Challenge your myths
In order to break the procrastination habit, we must get past the theory that so that you can write, we must have all hire someone to do my homework the data related to the subject, and then we must have writing that is optimal. The truth is, writers not have all the information, and conditions are never optimal.
Think of a writing project you are currently putting off. On a single side of a bit of paper, write down all the reasons behind your delay. On the other hand, argue (as convincingly as you can!) up against the delay.
Break it down
The day you can get the paper assignment (ideally), or shortly thereafter, break the writing assignment up in to the smallest chunks that are possible. Using this method, the paper never has to be able to take on gargantuan proportions in your head. You can say to yourself, “Right now, I’m going to write the introduction. That’s all, simply the introduction!” And you may be more expected to take a seat and do that, than you shall to sit down and “write the paper.”
Get a attitude that is new
We shoot ourselves in the foot, to start with, by telling ourselves how horrible a particular writing assignment is. Changing our attitude toward the task, whenever possible, might go a long way toward keeping us from procrastinating. Tell yourself that the job isn’t so bad or difficult, that you can learn how while you’re doing it that you either know how to do it, or. You may find, too, that in the event that you start early on a particular assignment, your attitude never has to be able to get very negative in the first place! Simply needs to write can often help us feel more positive about writing.
Ask for help
- Get an coach that is anti-procrastination. Then get help from the supportive people in your life if you are really determined not to procrastinate. Tell someone regarding the writing goal and timeline, and ask them to help you determine whether or otherwise not your plan is realistic. A few times per week, email with a friend, relative, or mentor, so that you can report (admit?) on the progress, and declare your promise for the week that is nextor few days). If, despite your very intentions that are good you begin procrastinating again, try not to think, “All is lost!” Instead, talk to someone about any of it. They might manage to allow you to put your slip into perspective and get back on the right track.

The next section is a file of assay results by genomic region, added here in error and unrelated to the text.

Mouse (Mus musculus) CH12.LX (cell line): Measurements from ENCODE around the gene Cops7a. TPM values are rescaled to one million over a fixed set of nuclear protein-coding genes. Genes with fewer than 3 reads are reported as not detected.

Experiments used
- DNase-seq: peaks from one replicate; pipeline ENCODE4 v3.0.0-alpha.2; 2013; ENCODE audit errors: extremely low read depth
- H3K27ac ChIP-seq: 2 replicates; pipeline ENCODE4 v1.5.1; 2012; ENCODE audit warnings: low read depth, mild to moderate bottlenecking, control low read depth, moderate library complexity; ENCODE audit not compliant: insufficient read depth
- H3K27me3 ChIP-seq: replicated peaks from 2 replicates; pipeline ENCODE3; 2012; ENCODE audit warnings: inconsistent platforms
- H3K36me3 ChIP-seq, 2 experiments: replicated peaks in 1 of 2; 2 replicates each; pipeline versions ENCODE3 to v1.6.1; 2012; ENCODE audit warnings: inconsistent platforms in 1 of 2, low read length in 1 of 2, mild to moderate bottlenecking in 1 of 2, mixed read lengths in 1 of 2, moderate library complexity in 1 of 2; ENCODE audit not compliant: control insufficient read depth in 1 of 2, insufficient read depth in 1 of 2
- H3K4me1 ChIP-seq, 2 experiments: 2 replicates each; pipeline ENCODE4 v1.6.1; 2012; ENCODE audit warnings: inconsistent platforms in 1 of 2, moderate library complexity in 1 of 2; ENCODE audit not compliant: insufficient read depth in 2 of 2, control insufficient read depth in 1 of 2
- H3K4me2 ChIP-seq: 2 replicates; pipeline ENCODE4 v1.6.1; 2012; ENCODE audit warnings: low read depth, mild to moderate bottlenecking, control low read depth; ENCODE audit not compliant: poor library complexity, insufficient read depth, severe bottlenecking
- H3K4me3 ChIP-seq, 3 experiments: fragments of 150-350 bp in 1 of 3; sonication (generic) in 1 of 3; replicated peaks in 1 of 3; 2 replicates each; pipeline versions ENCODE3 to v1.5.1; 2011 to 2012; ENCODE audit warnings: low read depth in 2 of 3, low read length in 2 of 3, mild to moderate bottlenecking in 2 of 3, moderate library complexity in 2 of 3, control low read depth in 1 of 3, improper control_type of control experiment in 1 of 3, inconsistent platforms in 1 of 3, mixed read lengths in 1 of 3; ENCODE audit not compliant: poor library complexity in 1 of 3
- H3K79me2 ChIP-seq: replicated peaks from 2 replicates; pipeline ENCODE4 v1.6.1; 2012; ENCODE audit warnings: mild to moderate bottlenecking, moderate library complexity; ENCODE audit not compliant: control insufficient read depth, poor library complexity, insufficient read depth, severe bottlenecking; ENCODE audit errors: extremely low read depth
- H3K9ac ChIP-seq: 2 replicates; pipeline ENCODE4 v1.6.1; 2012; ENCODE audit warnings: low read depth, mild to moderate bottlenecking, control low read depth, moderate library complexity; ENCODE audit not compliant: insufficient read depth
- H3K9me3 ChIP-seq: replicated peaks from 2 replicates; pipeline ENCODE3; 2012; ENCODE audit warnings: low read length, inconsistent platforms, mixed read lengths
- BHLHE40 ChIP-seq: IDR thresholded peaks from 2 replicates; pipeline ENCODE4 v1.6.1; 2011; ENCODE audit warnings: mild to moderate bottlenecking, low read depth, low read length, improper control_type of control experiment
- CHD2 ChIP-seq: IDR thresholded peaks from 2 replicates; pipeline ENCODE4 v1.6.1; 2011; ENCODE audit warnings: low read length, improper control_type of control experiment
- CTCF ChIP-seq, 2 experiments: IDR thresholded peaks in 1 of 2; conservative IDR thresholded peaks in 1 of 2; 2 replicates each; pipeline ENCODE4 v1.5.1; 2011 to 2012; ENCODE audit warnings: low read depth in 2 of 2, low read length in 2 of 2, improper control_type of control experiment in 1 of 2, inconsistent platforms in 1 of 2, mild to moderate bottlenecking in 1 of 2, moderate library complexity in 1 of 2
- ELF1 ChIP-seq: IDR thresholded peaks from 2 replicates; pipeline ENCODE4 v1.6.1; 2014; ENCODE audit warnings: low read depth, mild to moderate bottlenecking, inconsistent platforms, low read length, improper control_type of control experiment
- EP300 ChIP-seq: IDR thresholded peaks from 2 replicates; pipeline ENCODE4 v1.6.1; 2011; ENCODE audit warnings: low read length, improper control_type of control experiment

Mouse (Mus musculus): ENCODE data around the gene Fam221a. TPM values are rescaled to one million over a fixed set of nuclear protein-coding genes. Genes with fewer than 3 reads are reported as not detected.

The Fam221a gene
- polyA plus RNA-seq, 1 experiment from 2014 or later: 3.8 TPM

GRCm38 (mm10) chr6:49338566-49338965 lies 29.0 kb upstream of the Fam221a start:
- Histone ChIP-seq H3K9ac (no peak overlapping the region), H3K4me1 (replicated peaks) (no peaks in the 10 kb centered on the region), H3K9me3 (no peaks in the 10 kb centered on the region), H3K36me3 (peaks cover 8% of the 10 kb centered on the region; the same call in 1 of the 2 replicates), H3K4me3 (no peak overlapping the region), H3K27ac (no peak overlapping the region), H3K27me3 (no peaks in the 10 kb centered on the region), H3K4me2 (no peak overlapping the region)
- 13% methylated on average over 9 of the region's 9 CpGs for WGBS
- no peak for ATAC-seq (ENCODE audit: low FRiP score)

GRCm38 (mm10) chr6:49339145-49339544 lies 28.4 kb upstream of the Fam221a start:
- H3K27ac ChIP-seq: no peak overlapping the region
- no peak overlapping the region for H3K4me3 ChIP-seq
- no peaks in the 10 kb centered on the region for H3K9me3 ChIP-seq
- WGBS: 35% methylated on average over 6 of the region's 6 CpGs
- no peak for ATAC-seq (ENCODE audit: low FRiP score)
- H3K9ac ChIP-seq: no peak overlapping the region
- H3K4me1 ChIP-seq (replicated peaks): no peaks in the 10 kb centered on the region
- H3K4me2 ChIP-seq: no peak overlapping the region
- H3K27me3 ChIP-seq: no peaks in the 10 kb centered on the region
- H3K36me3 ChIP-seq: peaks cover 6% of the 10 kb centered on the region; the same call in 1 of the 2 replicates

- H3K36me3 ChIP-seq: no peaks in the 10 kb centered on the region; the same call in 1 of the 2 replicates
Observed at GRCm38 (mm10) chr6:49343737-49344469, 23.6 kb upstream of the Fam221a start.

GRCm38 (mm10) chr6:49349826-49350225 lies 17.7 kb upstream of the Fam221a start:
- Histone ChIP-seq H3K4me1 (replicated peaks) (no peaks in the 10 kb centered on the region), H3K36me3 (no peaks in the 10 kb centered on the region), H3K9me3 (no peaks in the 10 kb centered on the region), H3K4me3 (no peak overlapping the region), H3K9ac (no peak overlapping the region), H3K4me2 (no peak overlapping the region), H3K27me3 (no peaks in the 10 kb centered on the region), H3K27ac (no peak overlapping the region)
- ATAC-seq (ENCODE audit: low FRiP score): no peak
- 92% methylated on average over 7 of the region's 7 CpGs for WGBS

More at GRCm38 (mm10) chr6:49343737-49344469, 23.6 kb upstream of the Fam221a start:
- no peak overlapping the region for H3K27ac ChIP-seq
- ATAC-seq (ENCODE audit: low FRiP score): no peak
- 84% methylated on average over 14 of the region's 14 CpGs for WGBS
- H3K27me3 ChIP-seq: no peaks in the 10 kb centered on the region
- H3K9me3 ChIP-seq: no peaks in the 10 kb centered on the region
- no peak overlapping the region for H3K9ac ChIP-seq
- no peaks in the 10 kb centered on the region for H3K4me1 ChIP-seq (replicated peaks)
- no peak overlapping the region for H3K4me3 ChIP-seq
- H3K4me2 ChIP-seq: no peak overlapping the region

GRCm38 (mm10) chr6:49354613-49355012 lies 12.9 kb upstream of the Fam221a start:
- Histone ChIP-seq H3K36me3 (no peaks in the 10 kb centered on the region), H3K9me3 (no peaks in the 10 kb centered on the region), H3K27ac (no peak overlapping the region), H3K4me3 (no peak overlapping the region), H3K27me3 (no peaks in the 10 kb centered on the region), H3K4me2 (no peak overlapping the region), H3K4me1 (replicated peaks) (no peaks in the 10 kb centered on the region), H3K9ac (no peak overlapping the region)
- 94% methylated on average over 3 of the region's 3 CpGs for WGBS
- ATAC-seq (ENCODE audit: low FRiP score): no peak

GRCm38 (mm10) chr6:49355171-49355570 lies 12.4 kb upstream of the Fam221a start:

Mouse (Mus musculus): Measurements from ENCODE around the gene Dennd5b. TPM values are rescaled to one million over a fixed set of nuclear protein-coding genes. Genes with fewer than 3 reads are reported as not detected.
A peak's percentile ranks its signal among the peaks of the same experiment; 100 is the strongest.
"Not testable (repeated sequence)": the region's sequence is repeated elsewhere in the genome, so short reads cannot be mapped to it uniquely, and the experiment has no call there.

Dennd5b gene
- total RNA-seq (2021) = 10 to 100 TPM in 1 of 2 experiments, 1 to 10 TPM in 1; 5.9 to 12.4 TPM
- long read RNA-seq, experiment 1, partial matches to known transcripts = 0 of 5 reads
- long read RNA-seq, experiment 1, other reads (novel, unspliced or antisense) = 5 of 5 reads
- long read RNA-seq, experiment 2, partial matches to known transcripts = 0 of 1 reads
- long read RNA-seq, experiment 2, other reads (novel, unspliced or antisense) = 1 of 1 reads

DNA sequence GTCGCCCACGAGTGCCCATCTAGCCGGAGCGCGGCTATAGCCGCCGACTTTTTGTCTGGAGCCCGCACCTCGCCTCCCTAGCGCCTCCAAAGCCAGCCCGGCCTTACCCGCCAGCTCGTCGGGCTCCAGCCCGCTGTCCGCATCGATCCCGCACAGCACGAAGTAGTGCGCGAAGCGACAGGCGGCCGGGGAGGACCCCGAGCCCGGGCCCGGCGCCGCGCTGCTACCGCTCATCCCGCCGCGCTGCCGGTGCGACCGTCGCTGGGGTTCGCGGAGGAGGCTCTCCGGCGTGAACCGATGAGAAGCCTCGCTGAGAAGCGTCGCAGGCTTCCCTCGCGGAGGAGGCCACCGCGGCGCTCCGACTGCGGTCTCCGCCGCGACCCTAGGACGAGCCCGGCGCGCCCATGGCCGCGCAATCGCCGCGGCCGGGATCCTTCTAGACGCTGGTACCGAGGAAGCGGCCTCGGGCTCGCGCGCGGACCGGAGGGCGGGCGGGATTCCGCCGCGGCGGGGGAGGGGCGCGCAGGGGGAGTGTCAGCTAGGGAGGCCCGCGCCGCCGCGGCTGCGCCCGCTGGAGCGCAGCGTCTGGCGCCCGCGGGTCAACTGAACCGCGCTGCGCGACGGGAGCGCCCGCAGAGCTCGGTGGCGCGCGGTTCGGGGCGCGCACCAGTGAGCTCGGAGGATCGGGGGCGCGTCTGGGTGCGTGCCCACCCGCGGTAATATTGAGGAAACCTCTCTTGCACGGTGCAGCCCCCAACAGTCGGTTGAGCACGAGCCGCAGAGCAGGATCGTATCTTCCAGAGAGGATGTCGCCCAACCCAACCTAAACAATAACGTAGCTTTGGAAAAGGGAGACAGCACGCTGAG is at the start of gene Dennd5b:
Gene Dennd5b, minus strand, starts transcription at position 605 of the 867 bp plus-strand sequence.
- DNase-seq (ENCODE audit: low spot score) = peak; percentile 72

- Get a pal. See if you’re able to find a close friend to exert effort alongside you. They don’t have to be writing a paper; in reality, they can be playing Solitaire, for all that you care. What counts is at the library (or wherever you have decided to write) at a particular time and stay there for a specific period of time, thus creating accountability that you arrange to meet them.
- Get help with your writing. If you’re procrastinating since you think you are a weak writer, then ask someone (a Writing Center writing coach, a current or former professor or teaching assistant, a friend) to help you improve.
- Form a group that is writing. A writing group is a good way for|way that is great undergraduate and much more advanced writers alike to generate accountability, get feedback, and just get reminded that you are not by yourself into the find it difficult to produce and to improve your writing. See our writing group packet at for more information on how to form and sustain a writing group. Dissertation writers may benefit not merely from joining a writing group but also from reading our handout in the dissertation. This handout was authored by a former Writing Center staff member who eventually completed her dissertation.